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An optimization methodology for multi model walking-worker assembly systems: an application from busbar energy distribution systems

Emre Cevikcan (Department of Industrial Engineering, Istanbul Technical University, Istanbul, Turkey)

Assembly Automation

ISSN: 0144-5154

Article publication date: 5 September 2016




Walking-worker assembly lines can be regarded as an effective method to achieve the above-mentioned characteristics. In such systems, workers, following each other, travel workstations in sequence by performing all of the required tasks of their own product. As the eventual stage of assembly line design, efforts should be made for capacity adjustments to meet the demand in terms of allocating tasks to workers via assembly line balancing. In this context, the purpose of this study is to address the balancing problem for multi-model walking-worker assembly systems, with the aim of improving planning capability for such systems by means of developing an optimization methodology.


Two linear integer programming models are proposed to balance a multi-model walking-worker assembly line optimally in a sequential manner. The first mathematical programming model attempts to determine number of workers in each segment (i.e. rabbit chase loop) for each model. The second model generates stations in each segment to smooth workflow. What is more, heuristic algorithms are provided due to computational burden of mathematical programming models. Two segment generation heuristic algorithms and a station generation heuristic algorithm are provided for the addressed problem.


The application of the mathematical programming approach improved the performance of a tap-off box assembly line in terms of number of workers (9.1 per cent) and non-value-added time ratio (between 27.9 and 26.1 per cent for different models) when compared to a classical assembly system design. In addition, the proposed approach (i.e. segmented walking-worker assembly line) provided a more convenient working environment (28.1 and 40.8 per cent shorter walking distance for different models) in contrast with the overall walking-worker assembly line. Meanwhile, segment generation heuristics yielded reduction in labour requirement for a considerable number (43.7 and 49.1 per cent) of test problems. Finally, gaps between the objective values and the lower bounds have been observed as 8.3 per cent (Segment Generation Heuristic 1) and 6.1 (Segment Generation Heuristic 2).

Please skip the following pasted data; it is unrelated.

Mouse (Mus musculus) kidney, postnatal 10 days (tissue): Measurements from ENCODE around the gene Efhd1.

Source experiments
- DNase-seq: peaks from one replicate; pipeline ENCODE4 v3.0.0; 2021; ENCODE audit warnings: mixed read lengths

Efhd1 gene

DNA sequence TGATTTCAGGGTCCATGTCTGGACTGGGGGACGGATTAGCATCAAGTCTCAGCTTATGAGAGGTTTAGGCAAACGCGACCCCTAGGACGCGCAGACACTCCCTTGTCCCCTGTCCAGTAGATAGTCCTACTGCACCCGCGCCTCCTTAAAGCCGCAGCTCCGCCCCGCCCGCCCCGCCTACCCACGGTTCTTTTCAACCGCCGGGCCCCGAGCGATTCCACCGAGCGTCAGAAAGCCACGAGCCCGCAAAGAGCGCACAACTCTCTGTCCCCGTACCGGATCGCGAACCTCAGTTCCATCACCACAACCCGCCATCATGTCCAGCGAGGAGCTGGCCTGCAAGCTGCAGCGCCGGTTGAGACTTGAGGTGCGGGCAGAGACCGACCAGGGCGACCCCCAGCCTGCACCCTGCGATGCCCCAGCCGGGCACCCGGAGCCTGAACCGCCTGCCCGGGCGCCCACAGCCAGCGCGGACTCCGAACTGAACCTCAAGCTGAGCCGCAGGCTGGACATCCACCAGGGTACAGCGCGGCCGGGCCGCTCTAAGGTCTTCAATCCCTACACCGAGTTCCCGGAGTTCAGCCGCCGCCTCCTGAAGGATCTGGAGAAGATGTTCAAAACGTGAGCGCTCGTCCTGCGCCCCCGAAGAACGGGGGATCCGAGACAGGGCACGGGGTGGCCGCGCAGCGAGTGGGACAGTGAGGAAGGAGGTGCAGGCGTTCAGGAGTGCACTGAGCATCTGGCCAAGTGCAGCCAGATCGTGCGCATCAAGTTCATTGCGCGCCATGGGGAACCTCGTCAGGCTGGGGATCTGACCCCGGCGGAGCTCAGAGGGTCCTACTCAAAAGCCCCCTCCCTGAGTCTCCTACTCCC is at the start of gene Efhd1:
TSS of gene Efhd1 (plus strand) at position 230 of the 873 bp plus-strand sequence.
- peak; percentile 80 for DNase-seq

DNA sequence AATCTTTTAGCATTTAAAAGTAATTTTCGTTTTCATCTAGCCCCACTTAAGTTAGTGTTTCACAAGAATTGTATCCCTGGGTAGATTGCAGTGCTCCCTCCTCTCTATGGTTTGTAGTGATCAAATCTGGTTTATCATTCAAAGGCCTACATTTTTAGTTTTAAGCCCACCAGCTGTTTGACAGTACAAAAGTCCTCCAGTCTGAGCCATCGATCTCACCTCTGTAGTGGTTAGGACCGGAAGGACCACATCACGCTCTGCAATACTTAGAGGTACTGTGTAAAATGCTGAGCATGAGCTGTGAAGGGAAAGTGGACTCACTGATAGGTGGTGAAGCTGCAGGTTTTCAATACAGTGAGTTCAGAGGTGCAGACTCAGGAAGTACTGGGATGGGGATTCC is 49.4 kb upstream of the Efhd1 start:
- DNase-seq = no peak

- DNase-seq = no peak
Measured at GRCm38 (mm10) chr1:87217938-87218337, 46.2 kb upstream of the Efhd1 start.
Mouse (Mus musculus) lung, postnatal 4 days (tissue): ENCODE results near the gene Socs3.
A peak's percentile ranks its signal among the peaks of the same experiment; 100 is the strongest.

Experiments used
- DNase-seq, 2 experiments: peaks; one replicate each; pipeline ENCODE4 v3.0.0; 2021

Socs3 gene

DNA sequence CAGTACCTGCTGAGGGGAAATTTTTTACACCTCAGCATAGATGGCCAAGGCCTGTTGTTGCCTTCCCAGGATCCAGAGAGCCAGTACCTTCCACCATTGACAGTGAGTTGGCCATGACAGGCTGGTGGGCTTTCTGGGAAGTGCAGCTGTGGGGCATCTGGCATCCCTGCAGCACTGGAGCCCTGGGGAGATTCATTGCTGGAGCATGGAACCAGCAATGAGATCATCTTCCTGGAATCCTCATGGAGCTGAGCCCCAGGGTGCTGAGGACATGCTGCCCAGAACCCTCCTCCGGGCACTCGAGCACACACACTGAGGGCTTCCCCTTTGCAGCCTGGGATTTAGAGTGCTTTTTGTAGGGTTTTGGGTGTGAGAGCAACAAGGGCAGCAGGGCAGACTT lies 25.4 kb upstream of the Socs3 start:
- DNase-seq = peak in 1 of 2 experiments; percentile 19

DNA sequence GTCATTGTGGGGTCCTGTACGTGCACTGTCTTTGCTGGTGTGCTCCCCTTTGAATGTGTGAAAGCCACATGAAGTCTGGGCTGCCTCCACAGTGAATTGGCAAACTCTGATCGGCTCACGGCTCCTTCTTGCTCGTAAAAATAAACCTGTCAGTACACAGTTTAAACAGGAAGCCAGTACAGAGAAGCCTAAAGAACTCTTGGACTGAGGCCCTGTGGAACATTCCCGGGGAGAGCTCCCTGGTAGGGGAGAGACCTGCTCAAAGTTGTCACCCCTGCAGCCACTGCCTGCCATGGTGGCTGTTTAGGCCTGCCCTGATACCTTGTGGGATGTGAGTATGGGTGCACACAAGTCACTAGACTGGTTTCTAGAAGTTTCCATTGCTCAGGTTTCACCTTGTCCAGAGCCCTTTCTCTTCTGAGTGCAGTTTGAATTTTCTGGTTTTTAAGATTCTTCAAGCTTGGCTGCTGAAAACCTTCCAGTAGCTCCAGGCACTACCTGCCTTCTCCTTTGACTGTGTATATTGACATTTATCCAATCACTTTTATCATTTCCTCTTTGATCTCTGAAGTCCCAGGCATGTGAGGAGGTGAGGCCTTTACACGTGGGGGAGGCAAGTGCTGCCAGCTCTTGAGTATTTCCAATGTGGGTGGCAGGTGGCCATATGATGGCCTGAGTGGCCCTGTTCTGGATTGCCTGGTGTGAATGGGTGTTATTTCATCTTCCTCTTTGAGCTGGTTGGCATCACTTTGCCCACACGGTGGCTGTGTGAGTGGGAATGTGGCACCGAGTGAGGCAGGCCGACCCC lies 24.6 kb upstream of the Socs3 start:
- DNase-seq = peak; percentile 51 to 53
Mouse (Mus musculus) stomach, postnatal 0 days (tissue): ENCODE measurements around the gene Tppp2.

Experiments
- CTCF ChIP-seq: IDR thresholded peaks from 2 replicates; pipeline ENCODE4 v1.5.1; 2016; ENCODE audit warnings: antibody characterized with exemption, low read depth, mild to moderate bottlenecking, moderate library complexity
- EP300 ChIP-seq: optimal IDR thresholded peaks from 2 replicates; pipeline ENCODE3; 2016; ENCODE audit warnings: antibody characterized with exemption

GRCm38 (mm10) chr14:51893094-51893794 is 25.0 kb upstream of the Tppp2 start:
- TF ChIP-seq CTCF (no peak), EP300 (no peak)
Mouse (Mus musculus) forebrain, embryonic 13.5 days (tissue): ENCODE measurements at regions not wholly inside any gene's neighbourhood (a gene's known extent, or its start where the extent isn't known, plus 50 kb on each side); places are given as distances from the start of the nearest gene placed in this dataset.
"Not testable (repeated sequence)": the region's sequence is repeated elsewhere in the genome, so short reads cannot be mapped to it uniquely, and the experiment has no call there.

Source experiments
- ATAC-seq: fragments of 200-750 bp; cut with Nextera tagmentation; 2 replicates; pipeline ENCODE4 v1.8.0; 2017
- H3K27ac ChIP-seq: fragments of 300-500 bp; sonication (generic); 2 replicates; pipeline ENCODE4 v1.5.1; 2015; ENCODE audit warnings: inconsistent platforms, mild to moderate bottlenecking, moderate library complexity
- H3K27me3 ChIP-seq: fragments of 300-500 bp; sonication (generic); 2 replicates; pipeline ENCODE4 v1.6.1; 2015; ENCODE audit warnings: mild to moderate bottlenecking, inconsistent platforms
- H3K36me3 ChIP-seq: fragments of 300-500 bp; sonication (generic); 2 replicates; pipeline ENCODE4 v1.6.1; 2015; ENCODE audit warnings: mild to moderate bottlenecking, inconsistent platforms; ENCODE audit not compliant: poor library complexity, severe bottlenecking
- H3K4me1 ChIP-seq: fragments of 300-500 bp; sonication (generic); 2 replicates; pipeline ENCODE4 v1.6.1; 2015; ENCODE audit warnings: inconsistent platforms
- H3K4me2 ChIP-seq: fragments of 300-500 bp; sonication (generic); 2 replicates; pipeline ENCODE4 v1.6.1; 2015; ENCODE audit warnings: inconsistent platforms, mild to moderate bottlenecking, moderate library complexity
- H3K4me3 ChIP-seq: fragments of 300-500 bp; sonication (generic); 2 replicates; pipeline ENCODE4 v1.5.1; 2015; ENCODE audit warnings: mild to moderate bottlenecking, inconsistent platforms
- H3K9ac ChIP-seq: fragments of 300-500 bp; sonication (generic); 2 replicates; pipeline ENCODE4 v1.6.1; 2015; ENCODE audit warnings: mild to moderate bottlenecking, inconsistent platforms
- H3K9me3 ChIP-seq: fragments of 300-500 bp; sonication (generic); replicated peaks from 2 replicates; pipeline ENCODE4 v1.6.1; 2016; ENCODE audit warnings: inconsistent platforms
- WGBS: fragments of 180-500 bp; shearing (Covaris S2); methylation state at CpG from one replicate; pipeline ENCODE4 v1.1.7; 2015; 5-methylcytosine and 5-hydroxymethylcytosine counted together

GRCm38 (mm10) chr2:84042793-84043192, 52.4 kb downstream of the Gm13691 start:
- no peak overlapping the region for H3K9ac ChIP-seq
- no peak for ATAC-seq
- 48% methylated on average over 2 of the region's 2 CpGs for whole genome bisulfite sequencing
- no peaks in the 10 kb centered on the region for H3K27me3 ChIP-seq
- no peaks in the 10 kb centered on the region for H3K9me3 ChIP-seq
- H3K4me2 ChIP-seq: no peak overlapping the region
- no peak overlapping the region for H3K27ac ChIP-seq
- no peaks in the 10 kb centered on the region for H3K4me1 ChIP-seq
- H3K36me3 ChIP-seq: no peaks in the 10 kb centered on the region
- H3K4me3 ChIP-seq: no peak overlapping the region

Practical implications

The proposed study presents a decision support for walking-worker line balancing with high level of solution quality and computational performance for even large-sized assembly systems. That being the case, it contributes to the management of real-life assembly systems in terms of labour planning and ergonomics. Owing to the fact that the methodology has the potential of reducing labour requirement, it will present the opportunity of utilizing freed-up capacity for new lines in the start-up period or other bottleneck processes. In addition, this study offers a working environment where skill of the workers can be improved within reasonable walking distances.


To the best knowledge of the author, workload balancing on multi-model walking-worker assembly lines with rabbit chase loop(s) has not yet been handled. Addressing this research gap, this paper presents a methodology including mathematical programming models and heuristic algorithms to solve the multi-model walking-worker assembly line balancing problem for the first time.



Cevikcan, E. (2016), "An optimization methodology for multi model walking-worker assembly systems: an application from busbar energy distribution systems", Assembly Automation, Vol. 36 No. 4, pp. 439-459.



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